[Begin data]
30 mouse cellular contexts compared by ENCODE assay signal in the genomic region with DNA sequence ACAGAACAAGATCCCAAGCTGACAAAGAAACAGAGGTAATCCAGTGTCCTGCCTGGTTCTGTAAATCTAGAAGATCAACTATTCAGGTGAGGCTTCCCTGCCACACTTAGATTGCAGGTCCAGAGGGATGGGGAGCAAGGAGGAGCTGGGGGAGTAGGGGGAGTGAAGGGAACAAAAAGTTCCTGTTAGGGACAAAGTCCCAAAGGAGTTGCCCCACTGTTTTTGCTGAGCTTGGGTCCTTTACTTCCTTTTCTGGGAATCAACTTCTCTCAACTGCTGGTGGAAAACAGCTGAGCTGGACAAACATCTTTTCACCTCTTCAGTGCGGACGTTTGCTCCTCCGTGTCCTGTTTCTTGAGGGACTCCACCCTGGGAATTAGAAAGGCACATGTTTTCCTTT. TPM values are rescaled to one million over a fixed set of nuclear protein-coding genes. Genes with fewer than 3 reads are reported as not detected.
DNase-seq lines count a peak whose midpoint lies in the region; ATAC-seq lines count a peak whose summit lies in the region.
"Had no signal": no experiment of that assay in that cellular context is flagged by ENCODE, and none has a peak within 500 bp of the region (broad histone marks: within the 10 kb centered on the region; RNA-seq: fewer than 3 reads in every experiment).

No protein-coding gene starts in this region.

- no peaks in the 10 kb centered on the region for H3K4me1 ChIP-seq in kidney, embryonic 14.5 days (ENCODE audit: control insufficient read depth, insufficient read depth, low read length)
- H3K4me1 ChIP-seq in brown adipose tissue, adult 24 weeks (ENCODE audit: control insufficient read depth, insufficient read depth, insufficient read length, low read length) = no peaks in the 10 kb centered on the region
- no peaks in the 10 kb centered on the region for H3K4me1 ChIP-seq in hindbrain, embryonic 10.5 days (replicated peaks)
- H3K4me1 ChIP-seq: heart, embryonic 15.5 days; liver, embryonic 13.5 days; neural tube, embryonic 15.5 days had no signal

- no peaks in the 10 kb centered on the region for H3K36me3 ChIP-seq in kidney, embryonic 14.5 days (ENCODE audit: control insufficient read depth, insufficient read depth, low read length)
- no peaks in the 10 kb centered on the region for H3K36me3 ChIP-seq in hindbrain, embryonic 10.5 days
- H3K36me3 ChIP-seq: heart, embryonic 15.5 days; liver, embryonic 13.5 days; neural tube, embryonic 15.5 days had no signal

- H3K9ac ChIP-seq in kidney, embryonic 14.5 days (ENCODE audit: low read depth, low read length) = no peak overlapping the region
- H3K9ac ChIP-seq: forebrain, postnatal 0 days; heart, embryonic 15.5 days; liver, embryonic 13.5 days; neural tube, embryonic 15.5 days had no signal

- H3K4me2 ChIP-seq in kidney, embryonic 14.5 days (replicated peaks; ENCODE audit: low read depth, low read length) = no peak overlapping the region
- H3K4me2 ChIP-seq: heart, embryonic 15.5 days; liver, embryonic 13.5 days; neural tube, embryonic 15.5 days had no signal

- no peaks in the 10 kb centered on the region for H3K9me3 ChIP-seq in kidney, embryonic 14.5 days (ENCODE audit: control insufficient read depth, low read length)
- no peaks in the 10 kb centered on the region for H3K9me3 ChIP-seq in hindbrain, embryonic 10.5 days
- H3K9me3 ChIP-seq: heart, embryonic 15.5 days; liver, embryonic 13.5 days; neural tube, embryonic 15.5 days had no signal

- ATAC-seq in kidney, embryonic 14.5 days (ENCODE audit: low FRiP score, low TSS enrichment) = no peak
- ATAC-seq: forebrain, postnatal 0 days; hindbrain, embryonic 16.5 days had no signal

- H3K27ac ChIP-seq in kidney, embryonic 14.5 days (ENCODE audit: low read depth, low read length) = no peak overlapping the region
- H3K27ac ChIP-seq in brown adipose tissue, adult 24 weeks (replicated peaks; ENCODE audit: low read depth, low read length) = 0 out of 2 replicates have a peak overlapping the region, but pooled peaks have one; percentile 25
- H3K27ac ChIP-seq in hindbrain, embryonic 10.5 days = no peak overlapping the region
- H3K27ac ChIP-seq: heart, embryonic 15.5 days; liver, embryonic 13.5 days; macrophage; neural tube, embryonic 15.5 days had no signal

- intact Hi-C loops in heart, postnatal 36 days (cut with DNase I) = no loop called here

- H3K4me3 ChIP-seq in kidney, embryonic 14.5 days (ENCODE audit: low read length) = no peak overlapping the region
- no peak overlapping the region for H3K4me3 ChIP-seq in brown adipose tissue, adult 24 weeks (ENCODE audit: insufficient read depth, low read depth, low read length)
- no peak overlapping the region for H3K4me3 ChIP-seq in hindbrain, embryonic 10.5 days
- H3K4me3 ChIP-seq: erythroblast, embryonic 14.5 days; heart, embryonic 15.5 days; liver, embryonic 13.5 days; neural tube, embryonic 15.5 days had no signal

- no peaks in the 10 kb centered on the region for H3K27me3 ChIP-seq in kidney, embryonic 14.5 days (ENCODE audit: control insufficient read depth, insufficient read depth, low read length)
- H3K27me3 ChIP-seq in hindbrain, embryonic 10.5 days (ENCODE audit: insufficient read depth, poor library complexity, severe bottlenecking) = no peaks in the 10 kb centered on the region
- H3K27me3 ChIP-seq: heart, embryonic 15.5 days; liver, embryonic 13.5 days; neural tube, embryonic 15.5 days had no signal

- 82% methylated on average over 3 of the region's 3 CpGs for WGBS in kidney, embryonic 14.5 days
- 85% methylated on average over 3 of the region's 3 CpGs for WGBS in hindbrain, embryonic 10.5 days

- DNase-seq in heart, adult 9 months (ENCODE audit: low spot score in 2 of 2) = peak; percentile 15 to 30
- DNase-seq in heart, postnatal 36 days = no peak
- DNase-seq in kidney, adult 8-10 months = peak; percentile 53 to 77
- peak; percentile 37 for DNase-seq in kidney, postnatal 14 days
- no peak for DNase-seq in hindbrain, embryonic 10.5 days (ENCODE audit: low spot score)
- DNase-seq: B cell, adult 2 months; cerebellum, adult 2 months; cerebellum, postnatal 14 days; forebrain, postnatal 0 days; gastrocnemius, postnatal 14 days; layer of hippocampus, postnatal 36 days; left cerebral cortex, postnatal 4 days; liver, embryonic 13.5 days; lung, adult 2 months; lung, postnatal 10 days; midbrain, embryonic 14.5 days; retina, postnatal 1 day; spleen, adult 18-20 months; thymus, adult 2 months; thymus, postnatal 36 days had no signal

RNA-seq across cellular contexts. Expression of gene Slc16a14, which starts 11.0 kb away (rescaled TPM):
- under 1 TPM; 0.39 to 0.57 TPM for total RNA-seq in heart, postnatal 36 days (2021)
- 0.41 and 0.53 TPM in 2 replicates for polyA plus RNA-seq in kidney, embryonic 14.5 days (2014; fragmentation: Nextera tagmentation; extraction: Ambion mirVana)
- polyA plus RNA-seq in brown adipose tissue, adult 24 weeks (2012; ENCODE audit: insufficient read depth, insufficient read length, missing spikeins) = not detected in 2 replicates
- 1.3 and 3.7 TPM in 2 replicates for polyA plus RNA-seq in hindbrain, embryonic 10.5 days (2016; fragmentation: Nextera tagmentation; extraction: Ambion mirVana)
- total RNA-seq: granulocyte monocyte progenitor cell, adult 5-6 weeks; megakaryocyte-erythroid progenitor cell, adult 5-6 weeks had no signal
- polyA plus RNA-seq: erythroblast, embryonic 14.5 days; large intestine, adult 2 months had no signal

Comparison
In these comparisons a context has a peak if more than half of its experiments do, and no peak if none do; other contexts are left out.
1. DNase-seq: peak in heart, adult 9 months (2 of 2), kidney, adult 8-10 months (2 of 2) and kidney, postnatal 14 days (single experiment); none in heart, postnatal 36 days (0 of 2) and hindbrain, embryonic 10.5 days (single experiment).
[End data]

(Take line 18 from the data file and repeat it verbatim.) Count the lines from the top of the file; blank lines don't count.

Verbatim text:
- H3K9me3 ChIP-seq: heart, embryonic 15.5 days; liver, embryonic 13.5 days; neural tube, embryonic 15.5 days had no signal